Iurgium, a quarrel confined to words, an altercation, a wrangle. Rixa, a quarrel which comes to blows, an affray.

  • L. 29, 9, 3 iurgium inde et clamor, pugna postremo orta inter Plemini milites tribunorumque.
  • Tac. H. 1, 64 iurgia primum, mox rixa inter Batavos et legionarios (first came taunts, then a brawl between the Batavi and the legionaries).
  • Iuv. 15, 52 sed iurgia prima sonare incipiunt; haec tuba rixae.
  • Am. 21 cavendum est ne etiam in graves inimicitias convertant se amicitiae, ex quibus iurgia, maledicta, contumeliae gignuntur.
  • L. 2, 18 rixa ac prope proelium fuit.
  • L. 3, 49 hinc atrox rixa oritur.


Potius quam in classical prose usually connects like constructions, unless in the case in which the first alternative stands in the simple indicative, when the subjunctive almost always follows.

He will rather fight than go away, pugnabit potius quam abeat; he said that he would rather fight than go away, dixit se potius pugnaturum quam abiturum; it was his duty to fight rather than go away, debuit pugnare potius quam abire, or ei pugnandum potius quam abeundum fuit.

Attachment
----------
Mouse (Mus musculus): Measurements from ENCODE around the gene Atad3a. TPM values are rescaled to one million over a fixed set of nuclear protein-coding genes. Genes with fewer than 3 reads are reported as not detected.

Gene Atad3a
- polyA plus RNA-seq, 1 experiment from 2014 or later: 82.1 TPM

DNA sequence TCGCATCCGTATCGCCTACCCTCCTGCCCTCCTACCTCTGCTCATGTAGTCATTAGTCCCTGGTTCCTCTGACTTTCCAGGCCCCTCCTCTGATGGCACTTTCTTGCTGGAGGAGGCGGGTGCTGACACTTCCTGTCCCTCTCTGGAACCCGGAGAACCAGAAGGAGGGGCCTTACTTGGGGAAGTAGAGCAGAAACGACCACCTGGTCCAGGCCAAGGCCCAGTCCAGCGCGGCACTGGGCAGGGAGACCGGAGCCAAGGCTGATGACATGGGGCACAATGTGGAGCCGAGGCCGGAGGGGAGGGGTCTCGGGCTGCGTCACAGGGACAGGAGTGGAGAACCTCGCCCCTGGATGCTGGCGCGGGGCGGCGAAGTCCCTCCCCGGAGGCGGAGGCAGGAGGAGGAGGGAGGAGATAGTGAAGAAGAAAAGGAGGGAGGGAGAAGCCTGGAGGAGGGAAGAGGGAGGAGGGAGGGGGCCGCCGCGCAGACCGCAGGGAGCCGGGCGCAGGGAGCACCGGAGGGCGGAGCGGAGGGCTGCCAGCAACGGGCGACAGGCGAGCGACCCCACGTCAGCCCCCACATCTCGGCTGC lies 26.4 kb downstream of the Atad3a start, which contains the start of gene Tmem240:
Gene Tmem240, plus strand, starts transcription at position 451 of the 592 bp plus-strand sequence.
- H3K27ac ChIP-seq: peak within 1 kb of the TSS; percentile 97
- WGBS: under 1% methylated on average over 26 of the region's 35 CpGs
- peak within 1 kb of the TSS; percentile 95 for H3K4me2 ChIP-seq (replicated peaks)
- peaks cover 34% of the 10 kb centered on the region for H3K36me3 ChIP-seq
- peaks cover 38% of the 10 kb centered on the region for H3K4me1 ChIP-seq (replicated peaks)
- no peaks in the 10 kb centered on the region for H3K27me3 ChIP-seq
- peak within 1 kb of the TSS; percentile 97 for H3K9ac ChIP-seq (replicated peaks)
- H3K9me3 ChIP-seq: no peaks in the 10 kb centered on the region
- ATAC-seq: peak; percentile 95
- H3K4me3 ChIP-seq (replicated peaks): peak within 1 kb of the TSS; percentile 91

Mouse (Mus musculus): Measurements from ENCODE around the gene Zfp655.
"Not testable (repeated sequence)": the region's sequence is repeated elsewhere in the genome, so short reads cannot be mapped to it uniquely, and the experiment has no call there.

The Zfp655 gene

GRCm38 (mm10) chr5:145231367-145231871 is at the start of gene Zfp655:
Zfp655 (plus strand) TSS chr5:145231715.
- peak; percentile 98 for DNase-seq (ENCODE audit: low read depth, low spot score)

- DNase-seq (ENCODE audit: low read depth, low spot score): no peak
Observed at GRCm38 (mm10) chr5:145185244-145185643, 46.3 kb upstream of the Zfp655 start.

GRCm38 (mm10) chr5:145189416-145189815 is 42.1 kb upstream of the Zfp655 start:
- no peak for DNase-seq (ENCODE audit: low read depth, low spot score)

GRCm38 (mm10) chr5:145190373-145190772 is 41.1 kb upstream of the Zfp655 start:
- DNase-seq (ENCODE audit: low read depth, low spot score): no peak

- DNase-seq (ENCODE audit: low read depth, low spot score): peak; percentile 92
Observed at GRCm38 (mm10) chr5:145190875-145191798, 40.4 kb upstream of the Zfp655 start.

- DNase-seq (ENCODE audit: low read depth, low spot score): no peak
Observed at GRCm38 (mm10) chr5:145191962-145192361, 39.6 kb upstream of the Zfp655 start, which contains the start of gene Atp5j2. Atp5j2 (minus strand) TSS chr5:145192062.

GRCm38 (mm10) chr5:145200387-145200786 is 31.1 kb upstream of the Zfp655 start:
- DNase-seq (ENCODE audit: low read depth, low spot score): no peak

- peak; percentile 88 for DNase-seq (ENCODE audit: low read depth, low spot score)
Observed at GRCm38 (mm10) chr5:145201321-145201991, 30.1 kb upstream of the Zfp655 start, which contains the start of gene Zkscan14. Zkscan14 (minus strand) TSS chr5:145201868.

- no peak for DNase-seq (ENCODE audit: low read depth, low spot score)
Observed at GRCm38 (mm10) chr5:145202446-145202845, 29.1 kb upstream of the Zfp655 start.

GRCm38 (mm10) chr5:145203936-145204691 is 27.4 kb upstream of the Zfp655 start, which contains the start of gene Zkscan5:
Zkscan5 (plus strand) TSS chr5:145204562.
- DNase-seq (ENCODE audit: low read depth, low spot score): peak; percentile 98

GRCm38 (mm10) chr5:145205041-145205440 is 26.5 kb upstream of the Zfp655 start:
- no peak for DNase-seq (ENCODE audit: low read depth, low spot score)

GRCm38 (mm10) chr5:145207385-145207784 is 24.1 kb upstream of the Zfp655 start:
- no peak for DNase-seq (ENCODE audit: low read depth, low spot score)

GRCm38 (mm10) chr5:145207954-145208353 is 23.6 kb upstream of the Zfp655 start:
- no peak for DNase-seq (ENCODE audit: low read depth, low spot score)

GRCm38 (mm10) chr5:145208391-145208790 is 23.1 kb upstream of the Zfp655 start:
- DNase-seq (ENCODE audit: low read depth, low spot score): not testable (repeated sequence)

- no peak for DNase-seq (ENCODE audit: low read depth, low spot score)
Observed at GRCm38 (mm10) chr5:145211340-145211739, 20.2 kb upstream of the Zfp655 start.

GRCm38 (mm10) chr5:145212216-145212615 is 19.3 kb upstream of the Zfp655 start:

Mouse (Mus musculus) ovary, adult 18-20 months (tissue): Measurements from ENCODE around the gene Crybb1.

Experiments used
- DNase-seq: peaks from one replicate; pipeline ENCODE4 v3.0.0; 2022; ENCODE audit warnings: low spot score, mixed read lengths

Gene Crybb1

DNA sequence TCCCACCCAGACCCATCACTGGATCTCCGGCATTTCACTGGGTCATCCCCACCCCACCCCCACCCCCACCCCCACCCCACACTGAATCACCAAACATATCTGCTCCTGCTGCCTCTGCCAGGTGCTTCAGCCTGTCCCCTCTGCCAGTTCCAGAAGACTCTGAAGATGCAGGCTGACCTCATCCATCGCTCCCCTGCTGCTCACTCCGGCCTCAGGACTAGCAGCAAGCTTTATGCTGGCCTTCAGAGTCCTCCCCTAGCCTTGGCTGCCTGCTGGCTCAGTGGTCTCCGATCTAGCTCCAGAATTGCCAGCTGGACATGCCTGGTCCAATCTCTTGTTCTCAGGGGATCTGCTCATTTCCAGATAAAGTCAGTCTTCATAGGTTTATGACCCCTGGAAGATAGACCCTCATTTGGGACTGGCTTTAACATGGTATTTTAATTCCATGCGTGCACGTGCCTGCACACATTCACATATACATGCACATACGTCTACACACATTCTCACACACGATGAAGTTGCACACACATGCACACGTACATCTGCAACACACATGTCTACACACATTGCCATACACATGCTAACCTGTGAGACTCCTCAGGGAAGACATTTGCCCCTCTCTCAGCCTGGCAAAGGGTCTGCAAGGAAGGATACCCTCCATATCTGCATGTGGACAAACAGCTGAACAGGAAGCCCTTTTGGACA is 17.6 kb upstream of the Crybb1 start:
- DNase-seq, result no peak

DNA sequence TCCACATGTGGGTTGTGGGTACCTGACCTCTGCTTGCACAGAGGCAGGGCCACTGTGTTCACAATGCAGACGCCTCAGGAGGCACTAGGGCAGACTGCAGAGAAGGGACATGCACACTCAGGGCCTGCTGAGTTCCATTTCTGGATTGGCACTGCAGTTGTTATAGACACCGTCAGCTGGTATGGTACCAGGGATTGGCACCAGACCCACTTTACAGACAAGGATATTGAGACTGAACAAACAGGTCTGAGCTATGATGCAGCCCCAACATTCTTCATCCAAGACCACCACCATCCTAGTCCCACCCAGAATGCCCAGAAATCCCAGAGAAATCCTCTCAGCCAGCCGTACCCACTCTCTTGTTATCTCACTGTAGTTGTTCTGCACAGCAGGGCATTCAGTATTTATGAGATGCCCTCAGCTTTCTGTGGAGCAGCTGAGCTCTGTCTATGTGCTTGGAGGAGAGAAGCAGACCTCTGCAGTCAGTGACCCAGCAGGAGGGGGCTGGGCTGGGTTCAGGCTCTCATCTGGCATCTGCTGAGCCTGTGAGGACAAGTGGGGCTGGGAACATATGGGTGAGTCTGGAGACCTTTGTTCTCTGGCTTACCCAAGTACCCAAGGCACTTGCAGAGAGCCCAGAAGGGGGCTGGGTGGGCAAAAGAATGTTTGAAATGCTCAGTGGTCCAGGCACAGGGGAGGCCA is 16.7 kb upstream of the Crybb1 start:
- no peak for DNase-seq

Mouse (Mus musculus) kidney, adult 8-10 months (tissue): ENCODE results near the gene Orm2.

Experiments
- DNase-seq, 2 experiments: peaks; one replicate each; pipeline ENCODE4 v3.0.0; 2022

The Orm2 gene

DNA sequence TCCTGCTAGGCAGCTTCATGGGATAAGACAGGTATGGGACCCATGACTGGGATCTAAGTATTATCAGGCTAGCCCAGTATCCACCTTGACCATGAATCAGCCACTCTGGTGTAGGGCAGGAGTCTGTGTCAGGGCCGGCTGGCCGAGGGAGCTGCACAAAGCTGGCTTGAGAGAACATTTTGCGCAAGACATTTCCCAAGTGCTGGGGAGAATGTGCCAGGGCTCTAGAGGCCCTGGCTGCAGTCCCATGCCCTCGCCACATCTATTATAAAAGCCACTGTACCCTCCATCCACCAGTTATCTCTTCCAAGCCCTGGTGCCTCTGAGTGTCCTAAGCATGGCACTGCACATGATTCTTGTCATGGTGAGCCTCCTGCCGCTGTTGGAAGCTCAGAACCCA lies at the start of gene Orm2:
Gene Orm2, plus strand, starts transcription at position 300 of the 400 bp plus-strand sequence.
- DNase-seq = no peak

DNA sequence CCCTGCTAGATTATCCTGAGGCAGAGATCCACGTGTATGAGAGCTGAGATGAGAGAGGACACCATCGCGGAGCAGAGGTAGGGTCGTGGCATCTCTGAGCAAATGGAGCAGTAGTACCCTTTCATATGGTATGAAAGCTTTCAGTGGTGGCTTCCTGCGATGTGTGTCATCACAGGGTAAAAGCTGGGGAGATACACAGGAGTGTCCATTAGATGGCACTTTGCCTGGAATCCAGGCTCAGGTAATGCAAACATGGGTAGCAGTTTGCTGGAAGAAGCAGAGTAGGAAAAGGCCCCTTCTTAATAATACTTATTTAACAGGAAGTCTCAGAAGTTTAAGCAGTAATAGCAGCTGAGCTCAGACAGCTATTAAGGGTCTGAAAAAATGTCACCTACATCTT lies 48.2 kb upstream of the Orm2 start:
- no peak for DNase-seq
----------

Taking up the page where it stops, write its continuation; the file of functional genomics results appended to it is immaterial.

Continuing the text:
• Tus. 2, 22 perpessus est omnia potius, quam conscios delendae tyrannidis indicaret.
  • Fin. 2, 20 Verginius virginem filiam sua manu occidit potius quam ea Claudi libidini dederetur.
  • Ac. 2, 1 privabo potius illum debito testimonio quam id cum mea laude communicem.
  • Ac. 2, 8, 23 Reid statuit omnem cruciatum perferre, intolerabili dolore lacerari potius, quam … officium prodat.
  • L. 10, 35, 14 etiamne circumsedebimur in castris, ut fame potius per ignominiam quam ferro, si necesse est, per virtutem moriamur?
  • Fam. 7, 2, 1 inlicitatorem potius ponam, quam illud minoris veneat.
  • Fam. 10, 3, 4 ut potius amorem tibi ostenderem meum quam ostentarem prudentiam.
  • Att. 7, 6, 2 qui non concedendum putaret Caesari, quod postularet, potius quam depugnandum.
  • Am. 16, 60 ferendum id Scipio potius quam inimicitiarum tempus cogitandum putabat.
  • L. 7, 40, 14 vel iniquis standum est potius quam inpias inter nos conseramus manus.
  • L. 7, 18, 6 si quod tristius sit imperii nomen, patiendum esse potius, quam ambos patricios consules videant.